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Tribal Rights a Major Factor in Fish Recovery

by Stephen M. Pauley
Idaho Statesman, July 10, 1999

The failure of the U.S. government to prevent salmon extinction in the Columbia-Snake River system could ultimately cost U.S. taxpayers tens of billions of dollars in reparations paid to Northwest Indian tribes. The potential taxpayer liability for allowing salmon extinction to proceed makes all other economic arguments in the salmon debates pale in comparison.

The threat of a multi-billion dollar salmon treaty lawsuit hanging over our country should re-arrange political thinking and should incite taxpayers to ask their congressional leaders more probing questions on fish recovery. I don't speak for the tribes, nor do I know if they will sue the government over salmon extinction. But after reading a tribal report called the Lower Snake River Juvenile Salmon Migration Feasibility Study, I'm convinced treaty lawsuits are a real possibility.

The report reads more like a legal brief in a lawsuit against the U.S. government than a salmon recovery plan. Prepared by the tribes for the U.S. Army Corps of Engineers, the report officially serves as the tribe's position on federal government salmon recovery proposals. The corps is compiling information for its draft environmental impact statement on salmon recovery.

The 226 pages outline in detail the damages suffered by the Nez Perce, Yakama, Umatilla, Warm Springs and Shoshone-Bannock tribes from the loss of salmon in the river system. Each tribe has a section that lists specific damages inflicted on its members because of the loss of salmon since treaties were signed. Together, the five tribes ceded 40 million acres of land to the U.S. government.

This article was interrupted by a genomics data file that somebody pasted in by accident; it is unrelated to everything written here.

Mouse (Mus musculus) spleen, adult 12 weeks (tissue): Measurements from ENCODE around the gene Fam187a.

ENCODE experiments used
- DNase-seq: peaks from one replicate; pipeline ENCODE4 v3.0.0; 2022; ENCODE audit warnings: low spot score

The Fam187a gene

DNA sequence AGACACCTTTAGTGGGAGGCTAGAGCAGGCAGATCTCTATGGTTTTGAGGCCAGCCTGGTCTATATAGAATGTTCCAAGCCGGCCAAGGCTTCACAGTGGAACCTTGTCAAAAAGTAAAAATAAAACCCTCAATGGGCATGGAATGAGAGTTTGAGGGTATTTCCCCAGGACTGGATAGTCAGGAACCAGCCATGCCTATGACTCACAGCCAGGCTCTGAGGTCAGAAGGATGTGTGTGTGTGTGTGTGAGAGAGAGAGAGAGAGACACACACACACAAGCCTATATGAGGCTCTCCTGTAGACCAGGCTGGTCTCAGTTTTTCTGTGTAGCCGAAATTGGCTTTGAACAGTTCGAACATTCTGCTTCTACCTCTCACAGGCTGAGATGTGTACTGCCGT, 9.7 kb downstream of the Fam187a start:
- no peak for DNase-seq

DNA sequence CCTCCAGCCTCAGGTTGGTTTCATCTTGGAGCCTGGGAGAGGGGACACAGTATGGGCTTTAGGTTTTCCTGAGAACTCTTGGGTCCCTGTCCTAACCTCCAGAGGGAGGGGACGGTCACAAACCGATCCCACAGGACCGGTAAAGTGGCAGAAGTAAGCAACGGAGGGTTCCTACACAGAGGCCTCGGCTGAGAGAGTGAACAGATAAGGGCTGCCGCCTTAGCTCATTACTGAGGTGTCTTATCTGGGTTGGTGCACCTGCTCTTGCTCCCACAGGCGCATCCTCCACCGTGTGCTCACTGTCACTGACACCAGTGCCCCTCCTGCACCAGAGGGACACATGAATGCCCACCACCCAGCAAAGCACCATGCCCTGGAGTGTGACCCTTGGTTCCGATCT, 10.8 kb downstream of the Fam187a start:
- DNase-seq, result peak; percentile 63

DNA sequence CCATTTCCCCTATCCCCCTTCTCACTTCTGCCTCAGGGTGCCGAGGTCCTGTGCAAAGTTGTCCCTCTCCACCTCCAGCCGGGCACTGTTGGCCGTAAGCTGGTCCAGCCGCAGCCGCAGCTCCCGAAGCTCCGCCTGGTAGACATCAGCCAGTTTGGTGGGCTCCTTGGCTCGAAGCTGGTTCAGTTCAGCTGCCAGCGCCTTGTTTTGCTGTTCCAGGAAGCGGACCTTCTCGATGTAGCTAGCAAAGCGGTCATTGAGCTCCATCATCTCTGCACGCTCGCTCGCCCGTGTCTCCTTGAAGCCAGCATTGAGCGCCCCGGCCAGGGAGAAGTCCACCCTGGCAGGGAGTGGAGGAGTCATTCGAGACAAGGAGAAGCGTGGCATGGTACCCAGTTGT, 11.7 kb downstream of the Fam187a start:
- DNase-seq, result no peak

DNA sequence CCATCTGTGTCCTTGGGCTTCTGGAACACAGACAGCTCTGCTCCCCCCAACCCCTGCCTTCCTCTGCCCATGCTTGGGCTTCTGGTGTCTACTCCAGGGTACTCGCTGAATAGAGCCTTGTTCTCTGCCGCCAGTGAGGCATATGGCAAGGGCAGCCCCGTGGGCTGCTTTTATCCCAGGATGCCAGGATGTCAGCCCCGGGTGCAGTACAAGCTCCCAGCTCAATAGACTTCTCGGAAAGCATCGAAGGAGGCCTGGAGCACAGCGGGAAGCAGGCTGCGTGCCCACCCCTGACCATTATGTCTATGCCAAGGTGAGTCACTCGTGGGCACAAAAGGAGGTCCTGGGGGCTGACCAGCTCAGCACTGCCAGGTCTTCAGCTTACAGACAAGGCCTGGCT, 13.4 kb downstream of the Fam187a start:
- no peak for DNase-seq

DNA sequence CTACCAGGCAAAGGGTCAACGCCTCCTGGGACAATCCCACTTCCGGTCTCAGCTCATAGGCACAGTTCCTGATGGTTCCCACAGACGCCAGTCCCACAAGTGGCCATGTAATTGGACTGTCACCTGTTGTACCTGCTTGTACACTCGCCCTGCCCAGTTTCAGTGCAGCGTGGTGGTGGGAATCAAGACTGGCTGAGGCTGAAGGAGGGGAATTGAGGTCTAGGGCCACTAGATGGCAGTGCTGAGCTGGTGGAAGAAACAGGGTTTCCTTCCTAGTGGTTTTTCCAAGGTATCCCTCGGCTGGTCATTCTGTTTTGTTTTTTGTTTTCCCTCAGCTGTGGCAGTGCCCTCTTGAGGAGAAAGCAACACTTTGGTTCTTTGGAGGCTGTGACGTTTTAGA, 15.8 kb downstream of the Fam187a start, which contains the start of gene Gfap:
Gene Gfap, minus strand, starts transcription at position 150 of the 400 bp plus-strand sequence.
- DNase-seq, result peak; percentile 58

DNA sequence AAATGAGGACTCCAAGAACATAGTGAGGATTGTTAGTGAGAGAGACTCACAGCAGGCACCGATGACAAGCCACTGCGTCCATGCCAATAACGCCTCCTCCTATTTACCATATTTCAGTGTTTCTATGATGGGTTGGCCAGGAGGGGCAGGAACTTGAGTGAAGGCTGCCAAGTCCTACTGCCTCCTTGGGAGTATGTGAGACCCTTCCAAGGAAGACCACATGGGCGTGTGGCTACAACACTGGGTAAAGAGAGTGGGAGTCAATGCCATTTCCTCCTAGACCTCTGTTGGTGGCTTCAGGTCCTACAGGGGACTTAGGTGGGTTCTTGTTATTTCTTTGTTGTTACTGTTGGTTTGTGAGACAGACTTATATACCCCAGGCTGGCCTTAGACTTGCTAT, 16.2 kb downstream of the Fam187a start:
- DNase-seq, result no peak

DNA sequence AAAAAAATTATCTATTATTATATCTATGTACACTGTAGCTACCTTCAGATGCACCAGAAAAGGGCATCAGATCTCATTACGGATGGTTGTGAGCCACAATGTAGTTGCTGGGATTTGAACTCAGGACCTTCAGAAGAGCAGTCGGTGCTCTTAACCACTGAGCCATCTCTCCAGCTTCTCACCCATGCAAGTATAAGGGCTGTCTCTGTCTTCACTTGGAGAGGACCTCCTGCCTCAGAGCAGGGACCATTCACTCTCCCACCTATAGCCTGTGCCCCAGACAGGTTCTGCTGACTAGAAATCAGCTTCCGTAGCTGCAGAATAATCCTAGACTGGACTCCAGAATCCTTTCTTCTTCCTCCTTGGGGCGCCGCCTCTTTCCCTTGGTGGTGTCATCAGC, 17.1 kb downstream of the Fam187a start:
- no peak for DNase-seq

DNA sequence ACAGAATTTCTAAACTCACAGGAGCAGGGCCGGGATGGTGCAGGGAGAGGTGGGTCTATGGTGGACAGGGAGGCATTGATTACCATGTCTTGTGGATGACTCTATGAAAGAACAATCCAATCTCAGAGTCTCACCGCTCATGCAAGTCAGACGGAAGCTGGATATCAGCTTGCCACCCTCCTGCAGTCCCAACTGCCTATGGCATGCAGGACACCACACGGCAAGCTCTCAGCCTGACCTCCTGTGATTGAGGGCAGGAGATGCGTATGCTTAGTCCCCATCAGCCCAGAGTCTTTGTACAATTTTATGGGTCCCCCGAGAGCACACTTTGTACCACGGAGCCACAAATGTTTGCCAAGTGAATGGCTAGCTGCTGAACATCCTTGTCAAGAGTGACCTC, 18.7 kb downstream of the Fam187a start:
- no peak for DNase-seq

The first four tribes signed an 1855 treaty which in Article 3 allows "The exclusive right of taking fish in all the streams . . . also the right to taking fish at usual and accustomed places, in common with the citizens of the Territory . . . together with the privilege of hunting, gathering roots and berries, and pasturing their horses and cattle upon open and unclaimed land." The Shoshone-Bannock signed the Fort Bridger Treaty of 1868. They were granted hunting rights, but to them hunting was assumed to also mean fishing. There is no distinction in their language between the verbs "to hunt" and "to fish."

The Northwest Indians have never sued for damages under their treaty rights, saying the treaty assets are "not for sale." But today, salmon are almost extinct, and the harvest of tribal salmon has fallen to less than 10 percent of 1855 levels. That fact, combined with the issuance of the tribal report to the corps, should compel the government to swiftly address the loss to the tribes of this culturally and financially important asset. The tribes make it clear in the report that bypassing the lower Snake River dams is the only one of the three government salmon recovery proposals they would accept.

What is the risk to U.S. taxpayers if the Northwest salmon treaties are upheld in the courts? Well, how much is the 40 million acres of ceded land worth today? How about the 34,000 acres of flooded tribal burial grounds and the 338,000 acres of flooded hunting and gathering grounds, submerged when the dams went in? How about the loss of between 243 million pounds and 410 million pounds of salmon after lower Snake River dam construction?

The tribes list other damages, such as the deterioration in tribal members' health from the lack of salmon-based diet and interruption of tribal spiritual and religious practices.

Do our regional politicians, who represent narrow special interest groups, have the right to put all American taxpayers at risk for potential multi-billion dollar tribal treaty settlements? I think not. By insisting that the U.S. government honor its tribal treaties, and by demanding salmon recovery begin with bypassing the four lower Snake River dams, America's taxpayers will best protect their own wallets while protecting what the tribes value most, and to which they are legally entitled -- healthy salmon runs.

Dr. Stephen M. Pauley lives in Ketchum
Tribal Rights a Major Factor in Fish Recovery
Idaho Statesman - July 10, 1999

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